America is dealing with a housing crisis and major cities, like Philadelphia, have continued to feel the effects of an inaccessible and expensive housing market. The term “housing crisis” has been in the popular lexicon for years, but what exactly is a housing crisis?
According to Jill Naamane, the Director of Financial Markets and Community Investment with US Government Accountability, what a housing crisis “boils down to is more demand than there is supply for affordable units of housing. It’s very complicated and expensive to build, in particular, units of housing that are affordable.”
She went on to explain that developers have different sources of funding ranging from “federal grants, private loans, state funding, and local funding,” but then have to find a way to physically build homes that can be sold or rented for a profit while remaining affordable.
There are many variables that play into the creation of affordable housing. Dawud Bey, a real estate developer specializing in affordable housing and market rate developments explained some of its challenges. Highlighting that “there’s a lot of research that needs to be done and the margins are very small. So the research that you need to do is just to make sure that you have the least amount of problems as possible.”
Bey focused on the importance of “understanding the income qualifications of these various neighborhoods and understanding how to bring your price points to fit that average median income of that particular neighborhood.”
According to the US Census, the median household income for Philadelphia as a whole is $57,537, however — the specific median household income throughout Philly varies greatly by neighborhood. Some neighborhoods around Center City have median income figures above $100,000 and some parts of North and West Philadelphia are below $35,000.
Qualifications for affordable housing don’t just affect developers, they also affect the people who are seeking affordable housing. For example, the Philadelphia Division of Housing and Community Development has seven different housing programs ranging from the Philly First Home project, which helps homeowners purchase their first home, to the Eviction Diversion Program. The income requirements for eligibility in these programs range from $37,290 to $123,600 for a 3-person household in Philadelphia.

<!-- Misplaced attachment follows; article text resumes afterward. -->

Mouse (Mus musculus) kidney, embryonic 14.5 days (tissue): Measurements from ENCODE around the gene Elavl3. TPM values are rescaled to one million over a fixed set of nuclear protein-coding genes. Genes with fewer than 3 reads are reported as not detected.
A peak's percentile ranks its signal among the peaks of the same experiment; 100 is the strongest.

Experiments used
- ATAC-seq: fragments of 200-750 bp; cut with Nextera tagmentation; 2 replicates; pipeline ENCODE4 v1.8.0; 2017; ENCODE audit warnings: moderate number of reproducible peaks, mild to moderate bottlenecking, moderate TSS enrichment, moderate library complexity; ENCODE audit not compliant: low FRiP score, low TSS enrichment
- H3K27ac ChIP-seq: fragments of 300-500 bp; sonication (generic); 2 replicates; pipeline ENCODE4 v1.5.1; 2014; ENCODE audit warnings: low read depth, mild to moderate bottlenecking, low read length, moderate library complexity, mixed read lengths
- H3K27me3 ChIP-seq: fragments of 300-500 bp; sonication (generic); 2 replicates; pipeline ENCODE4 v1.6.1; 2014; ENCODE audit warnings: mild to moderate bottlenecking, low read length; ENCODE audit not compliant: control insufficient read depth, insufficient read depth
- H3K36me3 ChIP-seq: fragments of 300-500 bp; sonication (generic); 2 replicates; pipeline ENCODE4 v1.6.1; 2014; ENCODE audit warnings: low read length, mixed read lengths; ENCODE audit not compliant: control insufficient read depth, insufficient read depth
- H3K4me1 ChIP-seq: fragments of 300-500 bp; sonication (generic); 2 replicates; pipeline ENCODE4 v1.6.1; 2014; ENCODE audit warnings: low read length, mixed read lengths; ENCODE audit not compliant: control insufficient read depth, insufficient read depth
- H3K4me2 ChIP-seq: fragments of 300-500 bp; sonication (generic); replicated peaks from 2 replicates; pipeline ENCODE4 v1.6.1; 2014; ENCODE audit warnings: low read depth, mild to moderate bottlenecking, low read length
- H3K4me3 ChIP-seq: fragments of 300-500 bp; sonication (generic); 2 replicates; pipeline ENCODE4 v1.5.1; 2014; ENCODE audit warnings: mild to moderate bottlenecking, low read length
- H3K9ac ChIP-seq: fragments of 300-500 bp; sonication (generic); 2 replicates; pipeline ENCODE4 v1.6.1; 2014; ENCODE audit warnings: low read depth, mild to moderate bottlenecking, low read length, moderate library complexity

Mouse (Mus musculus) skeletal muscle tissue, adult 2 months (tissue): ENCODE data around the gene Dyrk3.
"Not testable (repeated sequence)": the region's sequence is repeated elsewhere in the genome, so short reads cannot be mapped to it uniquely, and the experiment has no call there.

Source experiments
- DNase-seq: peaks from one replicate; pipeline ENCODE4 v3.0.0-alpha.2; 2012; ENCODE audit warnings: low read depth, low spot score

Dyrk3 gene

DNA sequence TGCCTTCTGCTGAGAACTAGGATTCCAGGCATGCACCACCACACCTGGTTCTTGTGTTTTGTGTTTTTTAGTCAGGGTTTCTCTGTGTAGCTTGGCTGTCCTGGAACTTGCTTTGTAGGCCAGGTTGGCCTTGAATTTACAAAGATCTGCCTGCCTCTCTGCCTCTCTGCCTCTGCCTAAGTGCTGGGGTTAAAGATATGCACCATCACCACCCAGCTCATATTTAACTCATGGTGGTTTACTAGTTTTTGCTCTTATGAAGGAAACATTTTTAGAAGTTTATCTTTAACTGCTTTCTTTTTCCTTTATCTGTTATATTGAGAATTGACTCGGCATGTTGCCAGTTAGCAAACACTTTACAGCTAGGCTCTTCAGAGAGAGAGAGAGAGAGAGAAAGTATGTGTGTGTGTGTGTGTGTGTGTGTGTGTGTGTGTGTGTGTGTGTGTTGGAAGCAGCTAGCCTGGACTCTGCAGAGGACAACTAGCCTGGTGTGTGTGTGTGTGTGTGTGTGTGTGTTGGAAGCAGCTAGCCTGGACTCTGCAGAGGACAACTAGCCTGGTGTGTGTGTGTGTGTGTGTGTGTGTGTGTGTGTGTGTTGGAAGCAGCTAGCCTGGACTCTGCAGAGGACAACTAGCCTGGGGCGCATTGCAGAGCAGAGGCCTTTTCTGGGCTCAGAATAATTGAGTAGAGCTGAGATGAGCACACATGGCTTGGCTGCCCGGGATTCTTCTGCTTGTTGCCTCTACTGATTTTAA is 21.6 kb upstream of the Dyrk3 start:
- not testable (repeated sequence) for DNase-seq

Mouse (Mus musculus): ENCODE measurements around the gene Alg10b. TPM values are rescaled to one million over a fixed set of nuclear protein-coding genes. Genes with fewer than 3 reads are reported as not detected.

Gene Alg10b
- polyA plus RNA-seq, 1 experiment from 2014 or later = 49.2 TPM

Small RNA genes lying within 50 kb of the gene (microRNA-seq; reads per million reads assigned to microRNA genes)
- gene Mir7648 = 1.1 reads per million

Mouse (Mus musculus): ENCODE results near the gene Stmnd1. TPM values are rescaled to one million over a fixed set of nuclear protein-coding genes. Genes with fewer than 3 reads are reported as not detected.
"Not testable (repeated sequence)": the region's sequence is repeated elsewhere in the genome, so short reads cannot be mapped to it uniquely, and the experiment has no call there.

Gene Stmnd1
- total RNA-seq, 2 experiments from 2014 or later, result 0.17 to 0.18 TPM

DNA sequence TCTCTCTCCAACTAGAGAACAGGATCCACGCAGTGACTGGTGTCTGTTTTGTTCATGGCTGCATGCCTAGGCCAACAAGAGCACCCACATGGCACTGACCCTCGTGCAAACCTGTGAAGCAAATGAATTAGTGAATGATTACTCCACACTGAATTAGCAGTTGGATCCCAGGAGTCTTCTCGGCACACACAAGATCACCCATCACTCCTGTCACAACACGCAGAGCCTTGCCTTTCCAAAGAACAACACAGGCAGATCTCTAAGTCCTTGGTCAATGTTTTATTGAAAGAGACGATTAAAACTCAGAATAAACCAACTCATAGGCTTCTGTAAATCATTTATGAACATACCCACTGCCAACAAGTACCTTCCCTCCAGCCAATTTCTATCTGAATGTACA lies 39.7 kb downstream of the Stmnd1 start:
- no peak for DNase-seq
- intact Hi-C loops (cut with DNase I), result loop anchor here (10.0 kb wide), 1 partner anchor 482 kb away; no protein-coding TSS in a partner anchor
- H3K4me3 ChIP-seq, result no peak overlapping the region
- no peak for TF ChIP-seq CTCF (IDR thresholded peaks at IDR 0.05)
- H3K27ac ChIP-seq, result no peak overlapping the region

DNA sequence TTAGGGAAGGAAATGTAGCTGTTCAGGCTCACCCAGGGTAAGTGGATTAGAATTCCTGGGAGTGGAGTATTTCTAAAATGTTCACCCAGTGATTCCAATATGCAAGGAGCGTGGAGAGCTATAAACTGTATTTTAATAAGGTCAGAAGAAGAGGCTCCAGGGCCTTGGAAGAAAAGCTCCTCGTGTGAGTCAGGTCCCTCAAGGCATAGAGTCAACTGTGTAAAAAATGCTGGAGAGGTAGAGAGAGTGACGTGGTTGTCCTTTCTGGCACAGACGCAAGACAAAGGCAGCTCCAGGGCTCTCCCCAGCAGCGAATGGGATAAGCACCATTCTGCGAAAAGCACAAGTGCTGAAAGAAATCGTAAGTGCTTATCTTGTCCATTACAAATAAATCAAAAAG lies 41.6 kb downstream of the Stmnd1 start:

There are different standards of what “affordable” means depending on where you are and what you need. A Pew Trust study showed that 48.9% of households in Philadelphia spend at least 30% of their income on rent, making them “cost burdened.”
One of the issues that permeates the housing discussion in Philadelphia is the large amount of vacant houses and buildings throughout the city. Figures fluctuate on the number of vacant homes in Philadelphia, a 2013 study commissioned by the city highlighted 40,000 vacant properties, more recent studies show higher numbers. Dawud Bey referenced that 40,000 figure saying, “They got 40,000 vacant properties or land lots and stuff that ain’t collecting no taxes. So that’s hurting us.”
Stephanie Sena, the anti-poverty fellow at Villanova University, Charles Widger School of Law, reiterated Bey’s point: “I like to say that we don’t have a housing crisis, we have a priority crisis because we do have vacant houses.” Of those 40,000 properties, it’s estimated that 10,000 are publicly owned and the Philadelphia Housing Development controls 5,000.
“If the Philadelphia Housing Authority were to fill those vacant houses that they own, we would reduce homelessness by over 10% just overnight,” said Sena. “That’s not to mention all of the vacant houses that are owned by equity firms—equity firms own almost one out of every four houses in Philadelphia.”
A Pew Trust study from 2021 states that in Philadelphia “roughly 73% of landlords own only one or two units, accounting for 18% of all rental units in the city; most own only one. Only 2% of landlords have more than 25 units. But as a group, these large landlords own more than half of the city’s rental units.”
One of the indicators of a housing crisis is a large unhoused population. The Philadelphia Office of Homeless Services reported that in 2022 their Continuum of Care (CoC) serviced 17,693 people and during their single day point-in time count of Philadelphia’s homeless identified 4,489 people.
“We will never solve this problem in Philadelphia or in the country unless we really have a serious conversation about the commodification of housing and land,” says Sena. “Housing in the marketplace under capitalism is becoming a luxury item for those who are wealthy and more and more people are falling into homelessness.”
In the 2023 Philadelphia Budget, Homeless Services was allocated $68.9 million, which is roughly 1.1% of the city’s total budget.
The housing crisis in Philadelphia is a multi-faceted problem that is dictated by market forces, labor and resource costs, legislation, and bureaucracy. According to Bey, the Philadelphia Building Industry Association is on pace to build “30,000 houses in the next four or five years.”
Bey continued “I just think it’s important that developers understand when they’re coming into the space of affordable housing that you gotta be part of the cause. The goal and the purpose is to really build 30,000 houses within the next 4 to 5 years. There’s a lot of work that has to be done.”
‘Housing For All’ is a two-year project in which Metro Philadelphia will investigate the city’s affordable housing crisis. It is made possible by The Lenfest Institute for Journalism’s Philadelphia Local News Sustainability Initiative grant.